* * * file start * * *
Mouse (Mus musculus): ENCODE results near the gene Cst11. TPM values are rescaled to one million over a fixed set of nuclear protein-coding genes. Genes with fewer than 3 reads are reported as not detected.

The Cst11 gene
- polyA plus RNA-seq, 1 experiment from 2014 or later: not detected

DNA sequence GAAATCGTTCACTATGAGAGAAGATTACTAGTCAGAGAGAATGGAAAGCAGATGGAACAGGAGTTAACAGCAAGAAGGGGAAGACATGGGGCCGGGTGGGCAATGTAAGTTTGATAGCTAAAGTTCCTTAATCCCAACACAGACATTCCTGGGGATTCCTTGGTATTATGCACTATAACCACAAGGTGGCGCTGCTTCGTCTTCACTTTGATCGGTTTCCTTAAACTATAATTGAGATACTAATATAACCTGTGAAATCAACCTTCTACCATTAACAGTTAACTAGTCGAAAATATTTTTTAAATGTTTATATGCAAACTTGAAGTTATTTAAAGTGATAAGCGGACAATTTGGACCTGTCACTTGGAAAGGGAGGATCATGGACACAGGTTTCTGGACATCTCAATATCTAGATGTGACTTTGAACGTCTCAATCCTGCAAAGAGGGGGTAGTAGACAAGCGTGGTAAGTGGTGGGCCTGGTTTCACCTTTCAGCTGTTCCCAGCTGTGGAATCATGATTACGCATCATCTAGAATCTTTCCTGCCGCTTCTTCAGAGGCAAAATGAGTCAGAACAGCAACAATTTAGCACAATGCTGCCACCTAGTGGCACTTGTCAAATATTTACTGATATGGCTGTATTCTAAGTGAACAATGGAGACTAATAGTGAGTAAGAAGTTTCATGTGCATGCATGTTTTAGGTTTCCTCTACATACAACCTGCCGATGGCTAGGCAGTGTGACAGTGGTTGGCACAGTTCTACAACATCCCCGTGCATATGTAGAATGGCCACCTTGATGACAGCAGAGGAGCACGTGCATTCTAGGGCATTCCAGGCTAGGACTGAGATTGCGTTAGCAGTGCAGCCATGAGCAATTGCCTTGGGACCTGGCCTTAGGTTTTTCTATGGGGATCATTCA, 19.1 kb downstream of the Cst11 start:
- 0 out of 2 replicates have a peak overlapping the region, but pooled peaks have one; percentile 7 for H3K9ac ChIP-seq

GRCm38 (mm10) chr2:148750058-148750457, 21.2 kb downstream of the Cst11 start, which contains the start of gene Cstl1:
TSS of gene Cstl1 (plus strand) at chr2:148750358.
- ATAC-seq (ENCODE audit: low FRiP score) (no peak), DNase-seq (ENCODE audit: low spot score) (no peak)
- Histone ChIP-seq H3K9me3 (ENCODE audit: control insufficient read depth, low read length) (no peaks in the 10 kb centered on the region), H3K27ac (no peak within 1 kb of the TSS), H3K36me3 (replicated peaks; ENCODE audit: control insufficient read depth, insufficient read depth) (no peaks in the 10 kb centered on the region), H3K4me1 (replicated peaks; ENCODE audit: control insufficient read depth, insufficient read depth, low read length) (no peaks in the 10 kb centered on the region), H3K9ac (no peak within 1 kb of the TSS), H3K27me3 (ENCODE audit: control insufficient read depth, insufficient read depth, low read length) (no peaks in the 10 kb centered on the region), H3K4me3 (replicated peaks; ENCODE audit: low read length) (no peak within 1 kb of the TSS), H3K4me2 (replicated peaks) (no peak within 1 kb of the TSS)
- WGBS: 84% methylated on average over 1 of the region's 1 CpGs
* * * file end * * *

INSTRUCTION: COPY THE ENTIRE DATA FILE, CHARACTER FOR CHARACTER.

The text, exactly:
Mouse (Mus musculus): ENCODE results near the gene Cst11. TPM values are rescaled to one million over a fixed set of nuclear protein-coding genes. Genes with fewer than 3 reads are reported as not detected.

The Cst11 gene
- polyA plus RNA-seq, 1 experiment from 2014 or later: not detected

DNA sequence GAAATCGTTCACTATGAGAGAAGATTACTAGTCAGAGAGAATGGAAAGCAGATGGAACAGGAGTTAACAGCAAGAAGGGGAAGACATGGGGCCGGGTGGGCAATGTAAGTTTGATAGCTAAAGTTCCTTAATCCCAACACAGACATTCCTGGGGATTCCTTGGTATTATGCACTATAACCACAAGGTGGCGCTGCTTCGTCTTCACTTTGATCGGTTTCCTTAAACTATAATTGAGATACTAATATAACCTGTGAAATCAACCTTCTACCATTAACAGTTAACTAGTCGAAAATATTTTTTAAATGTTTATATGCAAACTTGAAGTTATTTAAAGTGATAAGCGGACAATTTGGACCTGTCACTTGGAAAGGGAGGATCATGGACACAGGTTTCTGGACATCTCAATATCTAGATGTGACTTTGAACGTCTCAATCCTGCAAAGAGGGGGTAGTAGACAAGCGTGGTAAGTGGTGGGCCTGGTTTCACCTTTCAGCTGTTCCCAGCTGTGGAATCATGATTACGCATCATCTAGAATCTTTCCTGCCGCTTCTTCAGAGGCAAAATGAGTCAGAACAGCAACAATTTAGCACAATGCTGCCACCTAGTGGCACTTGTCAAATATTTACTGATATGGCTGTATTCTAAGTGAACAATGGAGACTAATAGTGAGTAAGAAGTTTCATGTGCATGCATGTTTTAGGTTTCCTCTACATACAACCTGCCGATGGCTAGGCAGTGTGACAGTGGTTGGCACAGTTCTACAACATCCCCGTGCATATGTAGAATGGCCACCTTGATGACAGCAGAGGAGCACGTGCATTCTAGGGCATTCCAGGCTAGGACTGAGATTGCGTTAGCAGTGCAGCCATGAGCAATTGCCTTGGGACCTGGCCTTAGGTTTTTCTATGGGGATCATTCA, 19.1 kb downstream of the Cst11 start:
- 0 out of 2 replicates have a peak overlapping the region, but pooled peaks have one; percentile 7 for H3K9ac ChIP-seq

GRCm38 (mm10) chr2:148750058-148750457, 21.2 kb downstream of the Cst11 start, which contains the start of gene Cstl1:
TSS of gene Cstl1 (plus strand) at chr2:148750358.
- ATAC-seq (ENCODE audit: low FRiP score) (no peak), DNase-seq (ENCODE audit: low spot score) (no peak)
- Histone ChIP-seq H3K9me3 (ENCODE audit: control insufficient read depth, low read length) (no peaks in the 10 kb centered on the region), H3K27ac (no peak within 1 kb of the TSS), H3K36me3 (replicated peaks; ENCODE audit: control insufficient read depth, insufficient read depth) (no peaks in the 10 kb centered on the region), H3K4me1 (replicated peaks; ENCODE audit: control insufficient read depth, insufficient read depth, low read length) (no peaks in the 10 kb centered on the region), H3K9ac (no peak within 1 kb of the TSS), H3K27me3 (ENCODE audit: control insufficient read depth, insufficient read depth, low read length) (no peaks in the 10 kb centered on the region), H3K4me3 (replicated peaks; ENCODE audit: low read length) (no peak within 1 kb of the TSS), H3K4me2 (replicated peaks) (no peak within 1 kb of the TSS)
- WGBS: 84% methylated on average over 1 of the region's 1 CpGs